Bethel welcomed home its own Iditarod champion in grand fashion Monday night. Musher Pete Kaiser returned to Bethel on the evening jet after winning the Iditarod Trail Sled Dog Race.
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It happened, because Paige Drobny made it happen: The top 10 of the Iditarod Trail Sled Dog Race includes three women for the first time ever. Fans of Drobny, Aliy Zirkle and Jessie Royer are ecstatic, as are some Bethel residents who were cheering on 2019 Iditarod champion Pete Kaiser. We hear from them in this episode, plus a lightning round of questions and... a couple special guests!
If you heard a roar early Wednesday morning, it likely came from Pete Kaiser fans cheering across Alaska.
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That’s right: Iditarod has a new champion. And it’s really looking like we’re going to have three women in the top 10 for the first time in 47 years for the Last Great Race. As for the pride and swelling hearts of Bethel, the Yukon-Kuskokwim Delta, maybe all of Western Alaska, Peter Kaiser and eight dogs crossed under the Burled Arch in Nome at 3:39 a.m. Alaska time Wednesday trailed only 12 minutes later by the 2018 champ, Joar Leifseth Ulsom.
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A new Iditarod champion has been crowned. Bethel musher Pete Kaiser’s team of 8 dogs crossed under the Burled Arch in Nome at 3:39 a.m. Wednesday, March 13, 2019. A boisterous crowd of friends and family from the Bethel area traveled to Nome to celebrate Kaiser’s victory. The 31-year-old wins $50,000 and a new truck. It’s a career highlight for Kaiser, who has raced the iditarod each year since 2010. On three separate occasions he’s placed as high as 5th, but this is his first win. His run took 9 days 12 hours and 39 minutes.
Heading into a final, mandatory, eight-hour rest in White Mountain about 40 minutes in the lead, Bethel's Peter Kaiser could be set up to win his first Iditarod in his team's 10th race. But anything can happen in that final 77 miles, and the defending champ, Joar Leifseth Ulsom, is not far behind. We also talk to some former champs about how they're in the middle of the pack and running a totally different kind of race. Plus: There's no sea ice! But there is Snack Attack with Ben and Zach!
At the front of the 2019 Iditarod, Bethel musher Pete Kaiser and his dog team arrived in White Mountain this morning. Kaiser must continue to hold off the defending champion -- Joar Leifseth Ulsom -- to secure his first Iditarod victory.
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The team of Girdwood musher Nicolas Petit stalled on the edge of Norton Bay, allowing Bethel's Pete Kaiser to race past, as well as several others. Petit had been leading for most of the race, and Monday afternoon, it was still uncertain if he'd even finish. We hear from Petit, and we hear from Kaiser who now might be set up to win his first Iditarod. That, plus explanations of Mushergrams, Teacher on the Trail and... whatever happened to Pilot Rob?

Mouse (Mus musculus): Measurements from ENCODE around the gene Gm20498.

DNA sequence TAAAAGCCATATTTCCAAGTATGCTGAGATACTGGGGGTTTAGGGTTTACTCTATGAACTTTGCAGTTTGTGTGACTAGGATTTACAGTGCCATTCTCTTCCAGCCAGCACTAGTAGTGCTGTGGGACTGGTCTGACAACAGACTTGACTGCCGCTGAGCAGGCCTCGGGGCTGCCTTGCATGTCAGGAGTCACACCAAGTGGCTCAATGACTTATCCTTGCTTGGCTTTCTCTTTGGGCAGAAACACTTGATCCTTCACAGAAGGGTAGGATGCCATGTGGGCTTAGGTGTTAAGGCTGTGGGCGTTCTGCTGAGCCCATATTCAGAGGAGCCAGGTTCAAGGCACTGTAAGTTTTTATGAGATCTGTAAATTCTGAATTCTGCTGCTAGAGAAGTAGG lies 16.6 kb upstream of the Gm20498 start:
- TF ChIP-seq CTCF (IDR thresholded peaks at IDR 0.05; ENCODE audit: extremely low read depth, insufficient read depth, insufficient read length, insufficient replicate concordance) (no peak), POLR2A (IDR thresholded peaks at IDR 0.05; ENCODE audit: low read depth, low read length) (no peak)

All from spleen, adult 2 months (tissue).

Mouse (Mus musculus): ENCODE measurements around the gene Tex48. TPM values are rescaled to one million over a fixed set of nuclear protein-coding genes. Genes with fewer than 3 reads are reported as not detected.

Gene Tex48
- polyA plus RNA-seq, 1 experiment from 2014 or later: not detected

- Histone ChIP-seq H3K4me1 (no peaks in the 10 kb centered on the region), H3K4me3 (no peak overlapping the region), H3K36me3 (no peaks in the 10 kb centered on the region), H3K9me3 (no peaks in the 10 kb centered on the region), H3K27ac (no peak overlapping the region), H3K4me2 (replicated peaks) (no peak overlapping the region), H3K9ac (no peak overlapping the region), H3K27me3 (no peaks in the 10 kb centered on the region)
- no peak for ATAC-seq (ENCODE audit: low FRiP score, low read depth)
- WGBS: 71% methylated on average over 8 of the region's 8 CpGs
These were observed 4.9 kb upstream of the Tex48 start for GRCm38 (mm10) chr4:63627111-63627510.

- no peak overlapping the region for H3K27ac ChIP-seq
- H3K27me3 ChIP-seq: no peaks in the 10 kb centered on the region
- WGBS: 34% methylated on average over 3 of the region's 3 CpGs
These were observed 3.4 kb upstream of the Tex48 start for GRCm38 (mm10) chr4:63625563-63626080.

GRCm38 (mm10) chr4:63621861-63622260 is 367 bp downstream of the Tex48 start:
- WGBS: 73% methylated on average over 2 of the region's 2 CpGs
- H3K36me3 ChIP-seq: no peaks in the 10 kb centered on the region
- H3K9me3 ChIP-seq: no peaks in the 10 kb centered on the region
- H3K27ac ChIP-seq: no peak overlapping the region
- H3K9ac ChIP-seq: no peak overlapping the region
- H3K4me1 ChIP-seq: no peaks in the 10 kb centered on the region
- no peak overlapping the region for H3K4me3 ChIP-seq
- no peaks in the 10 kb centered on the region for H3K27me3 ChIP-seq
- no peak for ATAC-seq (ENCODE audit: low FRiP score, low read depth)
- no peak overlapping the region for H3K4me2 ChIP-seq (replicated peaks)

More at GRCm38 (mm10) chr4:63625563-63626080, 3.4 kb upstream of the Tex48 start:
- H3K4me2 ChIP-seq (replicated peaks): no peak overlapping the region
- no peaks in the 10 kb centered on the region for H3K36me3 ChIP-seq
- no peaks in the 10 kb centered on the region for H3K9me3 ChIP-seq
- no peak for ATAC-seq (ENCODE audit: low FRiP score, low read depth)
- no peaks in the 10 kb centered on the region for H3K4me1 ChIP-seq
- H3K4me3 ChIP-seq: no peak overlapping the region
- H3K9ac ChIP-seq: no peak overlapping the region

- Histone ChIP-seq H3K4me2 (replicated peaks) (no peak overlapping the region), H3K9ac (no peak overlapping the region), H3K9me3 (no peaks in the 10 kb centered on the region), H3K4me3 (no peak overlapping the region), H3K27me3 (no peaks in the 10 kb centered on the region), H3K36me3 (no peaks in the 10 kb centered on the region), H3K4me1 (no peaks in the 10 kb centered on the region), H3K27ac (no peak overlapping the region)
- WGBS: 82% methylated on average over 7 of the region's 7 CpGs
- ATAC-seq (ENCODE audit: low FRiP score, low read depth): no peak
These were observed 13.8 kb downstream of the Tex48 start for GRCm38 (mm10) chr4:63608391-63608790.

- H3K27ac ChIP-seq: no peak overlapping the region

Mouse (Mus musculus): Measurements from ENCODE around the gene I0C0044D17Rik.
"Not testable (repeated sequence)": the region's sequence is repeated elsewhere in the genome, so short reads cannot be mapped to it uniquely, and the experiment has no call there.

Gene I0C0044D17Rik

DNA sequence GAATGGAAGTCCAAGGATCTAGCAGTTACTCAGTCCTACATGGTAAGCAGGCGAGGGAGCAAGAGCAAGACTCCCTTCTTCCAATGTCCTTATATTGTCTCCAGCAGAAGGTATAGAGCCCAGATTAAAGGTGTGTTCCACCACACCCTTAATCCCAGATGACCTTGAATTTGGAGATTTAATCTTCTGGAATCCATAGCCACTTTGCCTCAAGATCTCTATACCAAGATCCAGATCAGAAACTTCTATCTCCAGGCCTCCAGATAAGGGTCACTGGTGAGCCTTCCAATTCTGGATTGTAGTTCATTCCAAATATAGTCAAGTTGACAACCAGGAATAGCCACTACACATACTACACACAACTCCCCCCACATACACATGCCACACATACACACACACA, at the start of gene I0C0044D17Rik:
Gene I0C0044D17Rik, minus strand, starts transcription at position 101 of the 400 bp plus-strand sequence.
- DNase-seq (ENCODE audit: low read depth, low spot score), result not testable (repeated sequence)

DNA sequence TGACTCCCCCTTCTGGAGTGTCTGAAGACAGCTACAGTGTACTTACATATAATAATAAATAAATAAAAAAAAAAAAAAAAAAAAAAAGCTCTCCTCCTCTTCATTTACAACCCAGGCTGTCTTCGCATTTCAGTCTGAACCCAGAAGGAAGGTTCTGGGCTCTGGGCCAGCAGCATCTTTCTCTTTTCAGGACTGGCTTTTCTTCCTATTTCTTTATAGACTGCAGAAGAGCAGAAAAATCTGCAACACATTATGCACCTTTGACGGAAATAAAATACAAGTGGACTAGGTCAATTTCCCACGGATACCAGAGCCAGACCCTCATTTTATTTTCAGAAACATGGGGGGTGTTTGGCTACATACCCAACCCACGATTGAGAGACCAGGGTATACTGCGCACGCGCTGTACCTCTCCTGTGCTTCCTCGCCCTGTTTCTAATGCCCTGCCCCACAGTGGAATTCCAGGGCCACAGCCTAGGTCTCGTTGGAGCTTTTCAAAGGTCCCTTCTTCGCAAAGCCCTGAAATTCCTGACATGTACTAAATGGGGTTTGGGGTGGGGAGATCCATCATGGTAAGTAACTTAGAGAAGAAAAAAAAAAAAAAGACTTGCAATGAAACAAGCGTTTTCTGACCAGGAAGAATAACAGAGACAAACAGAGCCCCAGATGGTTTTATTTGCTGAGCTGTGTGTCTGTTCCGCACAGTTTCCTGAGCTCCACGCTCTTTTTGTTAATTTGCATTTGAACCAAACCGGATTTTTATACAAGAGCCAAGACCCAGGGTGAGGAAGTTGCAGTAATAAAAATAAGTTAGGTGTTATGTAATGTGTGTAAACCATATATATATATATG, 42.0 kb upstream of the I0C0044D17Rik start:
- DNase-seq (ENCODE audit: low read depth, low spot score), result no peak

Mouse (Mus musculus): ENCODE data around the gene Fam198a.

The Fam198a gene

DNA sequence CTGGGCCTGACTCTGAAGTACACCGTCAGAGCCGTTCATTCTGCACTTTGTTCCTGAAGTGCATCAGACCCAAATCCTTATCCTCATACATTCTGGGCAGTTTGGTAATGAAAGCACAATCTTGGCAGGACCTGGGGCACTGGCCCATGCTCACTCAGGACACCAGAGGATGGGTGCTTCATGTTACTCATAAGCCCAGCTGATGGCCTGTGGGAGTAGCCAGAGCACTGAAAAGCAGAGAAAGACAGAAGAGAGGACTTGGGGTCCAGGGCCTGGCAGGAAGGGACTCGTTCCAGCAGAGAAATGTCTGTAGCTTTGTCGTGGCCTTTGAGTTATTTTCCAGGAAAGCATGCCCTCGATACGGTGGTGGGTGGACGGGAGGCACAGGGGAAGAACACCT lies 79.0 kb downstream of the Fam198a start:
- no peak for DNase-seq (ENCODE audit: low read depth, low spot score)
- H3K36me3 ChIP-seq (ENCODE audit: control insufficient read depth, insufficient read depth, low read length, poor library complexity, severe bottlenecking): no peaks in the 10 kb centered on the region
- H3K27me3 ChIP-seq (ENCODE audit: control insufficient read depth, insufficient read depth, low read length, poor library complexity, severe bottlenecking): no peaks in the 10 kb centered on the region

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Monday morning saw a huge lead change in the 2019 Iditarod, as the team of Girdwood musher Nicolas Petit stalled on the coast, allowing Bethel’s Pete Kaiser to move into first place. At least three others have also passed Petit.
The post Breaking: Team Petit stalls in Iditarod, Kaiser seizes lead appeared first on Alaska Public Media.
Girdwood's Nicolas Petit stayed in the lead of the 2019 Iditarod Trail Sled Dog Race on Sunday after making a long 90ish-mile run from Kaltag to Unalakleet overnight. We hear from a couple Yukon-Kuskokwim-area rookies in this year's race, and a couple YK-area parents with kids in the Iditarod. Plus, a question about climate change and a conversation with Iditarod musher Kristin Knight Pace, who has a book out called "This Much Country."
Top teams in the 2019 Iditarod Trail Sled Dog Race are reaching the Yukon River on Friday as the race enters its fifth day, with snow and more warm temperatures in the forecast. Girdwood's Nicolas Petit and Norwegian-by-way-of-Willow musher Joar Leifseth Ulsom have continued to leapfrog each other, with Nic winning a five-course meal in Anvik. We hear more about the different strategies as they came into focus earlier in the race and take a listener question about team positions for dogs.